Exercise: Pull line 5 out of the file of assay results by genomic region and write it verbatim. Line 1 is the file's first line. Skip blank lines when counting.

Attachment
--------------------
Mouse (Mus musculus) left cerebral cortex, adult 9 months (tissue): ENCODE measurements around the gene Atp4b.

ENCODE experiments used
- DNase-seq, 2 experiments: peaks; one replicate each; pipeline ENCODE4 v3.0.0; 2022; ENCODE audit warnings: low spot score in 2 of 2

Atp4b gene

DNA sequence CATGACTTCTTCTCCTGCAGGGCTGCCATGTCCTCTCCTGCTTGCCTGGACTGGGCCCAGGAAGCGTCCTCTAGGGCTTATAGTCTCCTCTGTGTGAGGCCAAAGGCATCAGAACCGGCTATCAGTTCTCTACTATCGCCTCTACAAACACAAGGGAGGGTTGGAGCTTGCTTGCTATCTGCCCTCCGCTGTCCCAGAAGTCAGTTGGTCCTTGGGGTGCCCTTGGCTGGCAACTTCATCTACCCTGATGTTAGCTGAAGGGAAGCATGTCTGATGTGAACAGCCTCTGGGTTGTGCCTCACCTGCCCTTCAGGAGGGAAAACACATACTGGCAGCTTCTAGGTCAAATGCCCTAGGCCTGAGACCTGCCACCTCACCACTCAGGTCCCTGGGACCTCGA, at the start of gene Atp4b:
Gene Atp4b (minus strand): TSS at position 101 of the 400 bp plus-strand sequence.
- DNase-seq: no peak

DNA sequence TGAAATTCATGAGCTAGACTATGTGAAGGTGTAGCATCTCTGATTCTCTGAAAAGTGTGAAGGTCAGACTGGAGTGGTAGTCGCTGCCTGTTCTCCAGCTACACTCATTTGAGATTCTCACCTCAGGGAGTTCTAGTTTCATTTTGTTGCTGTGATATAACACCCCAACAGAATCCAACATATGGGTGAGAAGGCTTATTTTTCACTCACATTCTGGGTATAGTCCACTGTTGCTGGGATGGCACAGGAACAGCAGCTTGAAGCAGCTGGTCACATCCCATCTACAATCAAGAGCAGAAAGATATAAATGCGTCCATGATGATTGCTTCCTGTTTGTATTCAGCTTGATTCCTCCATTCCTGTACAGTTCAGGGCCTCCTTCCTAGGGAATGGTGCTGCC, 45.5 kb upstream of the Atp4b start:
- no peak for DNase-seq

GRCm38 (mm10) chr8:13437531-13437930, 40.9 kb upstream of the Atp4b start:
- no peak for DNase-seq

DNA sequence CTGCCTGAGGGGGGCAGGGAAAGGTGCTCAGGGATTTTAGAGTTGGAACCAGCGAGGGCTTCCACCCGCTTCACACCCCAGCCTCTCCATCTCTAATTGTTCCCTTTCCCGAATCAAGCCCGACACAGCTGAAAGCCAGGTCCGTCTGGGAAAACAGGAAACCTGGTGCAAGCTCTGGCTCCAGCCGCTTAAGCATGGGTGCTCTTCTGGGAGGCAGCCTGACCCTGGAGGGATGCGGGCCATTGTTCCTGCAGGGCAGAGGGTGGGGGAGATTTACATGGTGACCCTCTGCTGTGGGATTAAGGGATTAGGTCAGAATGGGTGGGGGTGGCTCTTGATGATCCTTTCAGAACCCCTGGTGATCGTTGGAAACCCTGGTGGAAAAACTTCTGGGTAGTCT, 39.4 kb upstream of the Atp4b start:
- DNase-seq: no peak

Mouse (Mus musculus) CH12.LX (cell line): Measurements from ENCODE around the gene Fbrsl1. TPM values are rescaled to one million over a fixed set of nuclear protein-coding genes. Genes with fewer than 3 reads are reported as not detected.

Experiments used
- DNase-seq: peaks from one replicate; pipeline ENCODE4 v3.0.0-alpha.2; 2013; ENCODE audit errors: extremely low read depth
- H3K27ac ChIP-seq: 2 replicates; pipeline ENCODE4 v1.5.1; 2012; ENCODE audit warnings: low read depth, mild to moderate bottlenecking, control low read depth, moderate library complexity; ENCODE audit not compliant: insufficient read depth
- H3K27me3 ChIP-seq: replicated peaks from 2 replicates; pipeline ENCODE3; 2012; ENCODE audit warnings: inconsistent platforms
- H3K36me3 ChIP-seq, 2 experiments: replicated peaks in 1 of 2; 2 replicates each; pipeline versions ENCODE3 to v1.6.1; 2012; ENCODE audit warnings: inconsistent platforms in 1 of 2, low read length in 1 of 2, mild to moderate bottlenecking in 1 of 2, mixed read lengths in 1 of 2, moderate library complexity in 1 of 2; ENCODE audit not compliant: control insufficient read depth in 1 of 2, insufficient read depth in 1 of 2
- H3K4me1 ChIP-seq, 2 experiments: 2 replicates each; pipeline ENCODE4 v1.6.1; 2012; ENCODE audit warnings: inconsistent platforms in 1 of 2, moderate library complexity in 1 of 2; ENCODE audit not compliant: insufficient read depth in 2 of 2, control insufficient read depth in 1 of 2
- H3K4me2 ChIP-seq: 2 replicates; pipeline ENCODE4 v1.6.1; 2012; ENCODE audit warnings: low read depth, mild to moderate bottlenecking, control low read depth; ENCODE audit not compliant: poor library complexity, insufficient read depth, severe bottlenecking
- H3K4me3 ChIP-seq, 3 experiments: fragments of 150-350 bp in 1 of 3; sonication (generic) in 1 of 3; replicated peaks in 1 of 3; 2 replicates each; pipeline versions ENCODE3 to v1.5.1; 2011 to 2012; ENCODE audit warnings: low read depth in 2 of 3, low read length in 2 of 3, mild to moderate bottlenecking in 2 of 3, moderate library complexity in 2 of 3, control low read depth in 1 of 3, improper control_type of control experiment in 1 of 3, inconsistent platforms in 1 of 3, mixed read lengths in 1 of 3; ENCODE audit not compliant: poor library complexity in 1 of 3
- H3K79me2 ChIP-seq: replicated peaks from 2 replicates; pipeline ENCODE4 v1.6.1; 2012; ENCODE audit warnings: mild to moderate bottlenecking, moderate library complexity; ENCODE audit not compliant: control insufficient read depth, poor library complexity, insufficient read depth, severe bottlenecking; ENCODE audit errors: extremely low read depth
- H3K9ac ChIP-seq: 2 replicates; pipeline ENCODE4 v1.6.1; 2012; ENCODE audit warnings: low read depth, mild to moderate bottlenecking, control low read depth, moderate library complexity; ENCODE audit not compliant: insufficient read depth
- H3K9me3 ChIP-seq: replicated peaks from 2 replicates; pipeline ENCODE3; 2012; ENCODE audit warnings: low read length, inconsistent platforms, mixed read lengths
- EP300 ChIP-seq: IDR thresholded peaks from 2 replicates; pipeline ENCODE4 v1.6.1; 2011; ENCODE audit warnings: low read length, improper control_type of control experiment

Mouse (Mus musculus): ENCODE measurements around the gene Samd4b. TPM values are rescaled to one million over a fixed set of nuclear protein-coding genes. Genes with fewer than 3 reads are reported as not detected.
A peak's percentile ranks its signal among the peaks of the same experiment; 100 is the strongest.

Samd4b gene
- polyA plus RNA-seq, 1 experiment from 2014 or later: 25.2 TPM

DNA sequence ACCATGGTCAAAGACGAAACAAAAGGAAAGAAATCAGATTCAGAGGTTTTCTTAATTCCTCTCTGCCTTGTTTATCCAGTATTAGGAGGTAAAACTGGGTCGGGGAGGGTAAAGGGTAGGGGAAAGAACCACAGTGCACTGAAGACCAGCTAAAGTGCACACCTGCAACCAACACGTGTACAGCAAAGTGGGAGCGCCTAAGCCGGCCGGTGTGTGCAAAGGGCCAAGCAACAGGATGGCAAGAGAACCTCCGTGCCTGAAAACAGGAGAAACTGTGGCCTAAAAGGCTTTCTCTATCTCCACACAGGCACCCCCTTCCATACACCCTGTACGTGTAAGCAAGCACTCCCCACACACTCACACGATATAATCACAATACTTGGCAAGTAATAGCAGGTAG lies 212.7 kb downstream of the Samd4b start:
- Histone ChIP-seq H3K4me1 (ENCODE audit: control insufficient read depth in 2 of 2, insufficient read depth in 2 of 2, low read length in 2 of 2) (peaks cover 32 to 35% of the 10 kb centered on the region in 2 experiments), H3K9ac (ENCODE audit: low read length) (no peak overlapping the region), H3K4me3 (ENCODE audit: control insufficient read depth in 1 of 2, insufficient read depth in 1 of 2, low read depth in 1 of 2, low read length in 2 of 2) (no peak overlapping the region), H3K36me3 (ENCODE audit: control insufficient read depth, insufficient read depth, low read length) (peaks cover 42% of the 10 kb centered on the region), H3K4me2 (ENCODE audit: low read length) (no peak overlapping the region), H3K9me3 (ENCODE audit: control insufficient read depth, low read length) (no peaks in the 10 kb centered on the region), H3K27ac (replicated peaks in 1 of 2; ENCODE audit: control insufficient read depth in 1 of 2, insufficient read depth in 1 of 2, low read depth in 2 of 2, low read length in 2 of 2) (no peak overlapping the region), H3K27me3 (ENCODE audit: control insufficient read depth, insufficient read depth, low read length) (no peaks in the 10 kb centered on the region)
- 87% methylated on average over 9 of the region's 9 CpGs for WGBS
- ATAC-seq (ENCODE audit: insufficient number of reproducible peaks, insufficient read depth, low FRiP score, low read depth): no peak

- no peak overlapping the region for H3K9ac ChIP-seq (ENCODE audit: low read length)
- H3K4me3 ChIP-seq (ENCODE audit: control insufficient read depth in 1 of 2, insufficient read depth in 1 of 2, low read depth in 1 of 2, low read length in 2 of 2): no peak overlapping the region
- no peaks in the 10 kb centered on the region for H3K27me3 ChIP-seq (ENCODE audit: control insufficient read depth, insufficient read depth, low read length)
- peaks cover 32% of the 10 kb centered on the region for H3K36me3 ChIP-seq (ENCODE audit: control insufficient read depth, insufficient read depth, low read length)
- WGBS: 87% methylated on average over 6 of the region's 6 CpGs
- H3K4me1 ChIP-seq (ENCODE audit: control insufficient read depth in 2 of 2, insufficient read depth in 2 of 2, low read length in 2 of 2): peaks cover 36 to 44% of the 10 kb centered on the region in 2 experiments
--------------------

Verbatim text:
DNA sequence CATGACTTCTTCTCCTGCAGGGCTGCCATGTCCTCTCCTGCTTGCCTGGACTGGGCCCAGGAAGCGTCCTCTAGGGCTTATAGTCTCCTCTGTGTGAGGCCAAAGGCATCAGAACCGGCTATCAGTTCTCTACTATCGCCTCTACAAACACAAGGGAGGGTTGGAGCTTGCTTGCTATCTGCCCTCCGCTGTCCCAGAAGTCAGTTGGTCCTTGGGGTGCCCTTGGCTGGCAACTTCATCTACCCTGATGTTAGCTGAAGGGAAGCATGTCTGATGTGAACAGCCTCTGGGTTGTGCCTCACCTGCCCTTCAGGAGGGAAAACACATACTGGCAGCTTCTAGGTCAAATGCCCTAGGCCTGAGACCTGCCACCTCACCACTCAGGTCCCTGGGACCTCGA, at the start of gene Atp4b: